And this is not merely bad coverage by Hannah Schoenbaum who wrote the article. Schoenbaum’s entire beat is covering LGBT+ issues at state houses. The editor who assigned Schoenbaum to the conference did so, knowing precisely what would come out of the narrow point of view of her coverage specialty. 

As the saying goes, If the only tool you have is a hammer, you tend to see every problem as a nail. Or, in this case, all you can see is there are no nails, ignoring both the beauty and actual news that is there. 

Please, don’t focus your ire on Schoenbaum. What she produced is about what you would expect from a person in her position. The true blame lies at the feet of the journalistic system that put her in the position to fail. Does the AP truly not have a single journalist in Utah who is religiously literate? Until they get one, perhaps they shouldn’t try and cover explicitly religious events. They simply don’t have the right personnel to do it right, as Schoenbaum demonstrates.

Schoenbaum lacks a fair bit of religious literacy in her article. She uses language foreign to the Latter-day Saint tradition, such as  “Church’s leadership panel,” “Nelson’s top adviser,” or “heretics.” She also makes the statement, that the priesthood exclusion was “a policy in the belief that black skin was a curse,” which is at best controversial, without any mention of the fact that neither the Church nor most of its members endorse this version of history.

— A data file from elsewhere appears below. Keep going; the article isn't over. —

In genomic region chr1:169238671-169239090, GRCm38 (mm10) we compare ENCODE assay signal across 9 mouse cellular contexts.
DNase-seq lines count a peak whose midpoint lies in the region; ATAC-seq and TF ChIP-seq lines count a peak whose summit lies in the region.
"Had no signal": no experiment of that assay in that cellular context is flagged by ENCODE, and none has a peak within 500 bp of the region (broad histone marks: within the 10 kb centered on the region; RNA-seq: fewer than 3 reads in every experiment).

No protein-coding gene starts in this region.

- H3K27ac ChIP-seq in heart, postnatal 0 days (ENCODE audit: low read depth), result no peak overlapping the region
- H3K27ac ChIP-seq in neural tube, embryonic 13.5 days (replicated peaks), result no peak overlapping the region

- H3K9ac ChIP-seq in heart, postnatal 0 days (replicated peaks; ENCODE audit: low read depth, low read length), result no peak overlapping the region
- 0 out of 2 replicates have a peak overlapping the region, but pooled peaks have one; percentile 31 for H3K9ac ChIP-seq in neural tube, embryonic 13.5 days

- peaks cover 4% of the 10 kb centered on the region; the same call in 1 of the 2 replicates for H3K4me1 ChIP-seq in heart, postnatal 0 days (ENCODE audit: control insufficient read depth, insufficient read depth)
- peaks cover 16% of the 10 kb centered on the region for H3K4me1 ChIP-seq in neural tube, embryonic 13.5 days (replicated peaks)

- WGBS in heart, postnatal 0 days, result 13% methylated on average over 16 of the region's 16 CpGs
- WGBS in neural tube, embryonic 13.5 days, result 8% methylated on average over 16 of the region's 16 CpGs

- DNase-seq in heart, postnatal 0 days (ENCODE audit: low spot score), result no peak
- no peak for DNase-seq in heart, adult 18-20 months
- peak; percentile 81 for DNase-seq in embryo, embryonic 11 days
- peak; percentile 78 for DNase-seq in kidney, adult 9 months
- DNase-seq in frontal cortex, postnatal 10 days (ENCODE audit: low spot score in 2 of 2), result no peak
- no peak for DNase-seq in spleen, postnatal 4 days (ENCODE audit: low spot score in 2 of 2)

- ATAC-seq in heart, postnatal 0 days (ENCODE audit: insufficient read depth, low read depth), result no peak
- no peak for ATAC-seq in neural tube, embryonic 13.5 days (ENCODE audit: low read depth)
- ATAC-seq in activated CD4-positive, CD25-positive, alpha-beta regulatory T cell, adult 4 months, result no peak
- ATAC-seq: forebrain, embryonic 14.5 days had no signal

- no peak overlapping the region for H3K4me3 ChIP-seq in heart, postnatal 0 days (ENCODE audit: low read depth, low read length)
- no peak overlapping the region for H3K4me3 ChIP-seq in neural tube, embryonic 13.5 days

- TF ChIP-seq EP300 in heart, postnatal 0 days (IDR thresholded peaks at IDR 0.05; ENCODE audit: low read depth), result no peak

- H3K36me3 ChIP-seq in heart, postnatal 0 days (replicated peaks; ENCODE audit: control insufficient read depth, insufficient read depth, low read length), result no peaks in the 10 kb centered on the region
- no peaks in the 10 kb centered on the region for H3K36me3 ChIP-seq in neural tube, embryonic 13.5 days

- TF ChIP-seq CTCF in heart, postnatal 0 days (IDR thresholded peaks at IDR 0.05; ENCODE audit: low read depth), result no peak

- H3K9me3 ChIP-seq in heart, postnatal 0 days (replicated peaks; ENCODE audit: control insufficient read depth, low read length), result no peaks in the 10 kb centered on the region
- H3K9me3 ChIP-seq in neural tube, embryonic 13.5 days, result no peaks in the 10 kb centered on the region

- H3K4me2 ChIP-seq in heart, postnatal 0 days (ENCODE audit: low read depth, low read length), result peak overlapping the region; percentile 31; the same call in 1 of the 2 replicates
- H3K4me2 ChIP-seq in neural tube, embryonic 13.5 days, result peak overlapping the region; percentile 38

However, the article is not only bad in its framing and its lack of religious literacy. It was written to be a straight news story and is peppered with negative editorializing of the faith. She mentions Nelson’s work of reasserting the Church’s full name but describes it as a “sharp shift.” Then adds a frequent line used by critics of President Nelson about the previous ‘I’m a Mormon’ campaign but she states it as a simple fact in her own voice, not attributing it to critics. She doesn’t mention any of the reasons that have been used to support the request.

She describes temples as “lavish,” a description that may feel apt to those who are critical of the temple but not one that would feel appropriate to the Church or its many members. 

She brings in a wild non sequitur about a speech given by a different church leader at BYU and says it’s “known as the ‘musket fire speech’” without clarifying that it is only known this way by those attempting to discredit the remarks.

Schoenbaum additionally claims there are “ongoing tensions between church leadership and LGBTQ+ members” without mentioning the many LGBT+ members who are at home in the Church and do not feel the “tension” she assumes in her statement.